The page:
The Torah prohibits the act of “building” or attaching of any structure that is built firmly or tightly, or requires artisanship to craft (Shulchan Aruch 313)

The question is though, that there are exceptions for things that are easily removable or meant to be removed or reattached, that it would be permitted to attach and detach (Shulchan Aruch 313:6).

Does a prosthetic fit into this exception? On the one hand it is very tight and secure. But on the other, it is also often removed (to clean the arm, for showers etc.) is that called something that is meant to be re-attached?

  • @Kazibácsi how does a walking cane help for this q? The question is about attachment. Does one attach a cane to themselves? Commented May 31, 2018 at 11:36
  • Obviously not, but without cane those people couldn't walk either. See this one: dailyhalacha.com/m/halacha.aspx?id=915 Commented May 31, 2018 at 12:16
  • @Kazibácsi and therefore it’s permitted to make the attachment? How does one thing have to with the other? Commented May 31, 2018 at 12:34
  • It's a difficult issue (actual parts of the body or just for aesthetic purposes). However, it was discussed in the Mishnah (Shabbat 65b), Orach Chayim 301:15, Shulchan Arukh haRav 301:12. See also this article. Commented May 31, 2018 at 16:36

1 Answer 1


R Abraham S. Abraham discusses a related element in the volume 1 of his Nishmat Avraham pp. 166ff. - a 3-volume sefer of medical halacha.

He explains (based on Shulchan Aruch HaRav) that the assembling of items on Shabbbat is only prohibited if it will definitely not be dismantled on Shabbat (i.e., building a permanent structure). Therefore, according to him, there would not even be a violation of Rabbinic prohibition in assembling something that will be dismantled after use.

He applies it to syringes and needles but it feels it could be applied to a prosthesis as well.

I also saw that R Moshe D. Tendler and Fred Rosner write in their article The physically and mentally disabled - Insights based on the teachings of Rav Moshe Feinstein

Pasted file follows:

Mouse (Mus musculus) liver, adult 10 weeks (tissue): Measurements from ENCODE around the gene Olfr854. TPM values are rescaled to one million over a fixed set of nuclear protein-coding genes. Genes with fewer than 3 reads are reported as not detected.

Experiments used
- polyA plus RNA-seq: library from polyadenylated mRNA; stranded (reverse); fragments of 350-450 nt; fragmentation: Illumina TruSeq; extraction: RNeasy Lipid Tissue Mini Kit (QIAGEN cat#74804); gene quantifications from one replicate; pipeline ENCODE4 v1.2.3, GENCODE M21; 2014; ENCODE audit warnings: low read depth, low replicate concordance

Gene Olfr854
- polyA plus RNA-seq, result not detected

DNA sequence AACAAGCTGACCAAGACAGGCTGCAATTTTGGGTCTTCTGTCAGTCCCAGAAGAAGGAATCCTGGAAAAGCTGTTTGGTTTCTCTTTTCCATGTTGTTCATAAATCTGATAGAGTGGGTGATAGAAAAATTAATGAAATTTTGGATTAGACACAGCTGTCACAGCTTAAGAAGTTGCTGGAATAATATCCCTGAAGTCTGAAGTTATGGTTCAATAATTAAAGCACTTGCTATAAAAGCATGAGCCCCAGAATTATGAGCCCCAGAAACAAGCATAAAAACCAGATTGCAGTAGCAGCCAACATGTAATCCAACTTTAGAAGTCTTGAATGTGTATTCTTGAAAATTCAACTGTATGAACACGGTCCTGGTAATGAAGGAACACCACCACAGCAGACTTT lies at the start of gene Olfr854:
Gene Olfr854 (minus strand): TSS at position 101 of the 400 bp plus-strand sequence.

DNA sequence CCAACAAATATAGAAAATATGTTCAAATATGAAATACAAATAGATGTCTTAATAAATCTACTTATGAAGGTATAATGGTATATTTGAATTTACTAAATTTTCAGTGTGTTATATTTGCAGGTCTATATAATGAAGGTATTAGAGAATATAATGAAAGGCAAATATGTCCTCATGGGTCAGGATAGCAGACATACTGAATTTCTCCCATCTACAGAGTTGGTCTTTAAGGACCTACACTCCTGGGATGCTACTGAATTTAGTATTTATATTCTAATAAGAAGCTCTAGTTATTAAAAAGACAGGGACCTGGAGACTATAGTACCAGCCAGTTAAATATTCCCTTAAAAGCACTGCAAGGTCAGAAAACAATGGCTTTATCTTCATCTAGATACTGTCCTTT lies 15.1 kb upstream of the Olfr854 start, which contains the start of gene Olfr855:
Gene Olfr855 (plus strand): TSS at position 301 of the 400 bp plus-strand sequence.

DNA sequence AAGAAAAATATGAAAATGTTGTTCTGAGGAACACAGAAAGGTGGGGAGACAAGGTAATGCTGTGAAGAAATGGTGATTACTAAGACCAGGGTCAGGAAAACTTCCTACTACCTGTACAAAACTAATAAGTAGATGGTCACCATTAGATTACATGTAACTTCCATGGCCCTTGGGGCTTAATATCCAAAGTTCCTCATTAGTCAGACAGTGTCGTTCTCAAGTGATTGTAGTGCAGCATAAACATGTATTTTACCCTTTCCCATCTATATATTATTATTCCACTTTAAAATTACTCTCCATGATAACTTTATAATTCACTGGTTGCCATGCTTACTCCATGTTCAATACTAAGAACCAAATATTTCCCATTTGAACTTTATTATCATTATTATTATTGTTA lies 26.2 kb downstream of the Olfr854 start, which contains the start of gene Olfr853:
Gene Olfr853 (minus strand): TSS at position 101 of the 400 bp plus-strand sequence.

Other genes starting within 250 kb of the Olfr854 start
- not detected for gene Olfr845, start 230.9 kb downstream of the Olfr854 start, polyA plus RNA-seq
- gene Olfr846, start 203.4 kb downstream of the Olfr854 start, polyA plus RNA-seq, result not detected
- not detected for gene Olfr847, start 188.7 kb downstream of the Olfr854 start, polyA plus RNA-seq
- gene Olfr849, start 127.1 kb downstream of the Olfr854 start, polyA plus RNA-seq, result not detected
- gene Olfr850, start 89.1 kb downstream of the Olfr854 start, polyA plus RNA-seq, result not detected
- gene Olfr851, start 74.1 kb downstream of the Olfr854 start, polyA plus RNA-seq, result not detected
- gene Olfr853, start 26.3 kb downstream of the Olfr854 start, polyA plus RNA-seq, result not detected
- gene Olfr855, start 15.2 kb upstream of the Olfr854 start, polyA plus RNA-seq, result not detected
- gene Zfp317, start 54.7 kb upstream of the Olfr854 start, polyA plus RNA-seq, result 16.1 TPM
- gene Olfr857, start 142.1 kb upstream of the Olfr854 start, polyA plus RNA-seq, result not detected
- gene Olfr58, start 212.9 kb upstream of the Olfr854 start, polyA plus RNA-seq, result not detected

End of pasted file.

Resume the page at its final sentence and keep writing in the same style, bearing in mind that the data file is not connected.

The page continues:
Other prostheses, such as artificial limbs, may also be put on, taken off, and worn - even through a public thoroughfare - because these devices are considered part of the person's body.

Both Nishmat Avraham and Shmirat Shabbat KeHilchata (18:15) allow going out and wearing a prosthesis on Shabbat (where there is no eruv).

See also this related article from Ohr (credits to Kazi bácsi for locating it).

Of course CYLOR before applying in practice.

  • What about sefaria.org/…?
    – Heshy
    Commented May 31, 2018 at 12:39
  • 1
    @Heshy what do you mean? that removing hair or nails is like removing a prosthesis? But removing hair or nails with one's hand or mouth is unusual, while removing a prosthesis is k'darko. In any case hair and nails are a tolada of gozeiz not bone
    – mbloch
    Commented May 31, 2018 at 12:43
  • I was focusing on הגודלת, which is forbidden derabbanan because of boneh. (yes sorry I should have been clearer)
    – Heshy
    Commented May 31, 2018 at 12:46
  • @Heshy I understand now. But I don't see the connection between braiding hair and assembling a prosthesis. My point early in the answer was that assembling a prosthesis is not like bone because it is not permanent. I also think braiding hair is a very special case as the gemara in Shabbat 95a explains
    – mbloch
    Commented May 31, 2018 at 12:52
  • @mbloch hair is muttar because it's עומדת לסתירה acc. To tosfos Commented May 31, 2018 at 13:08

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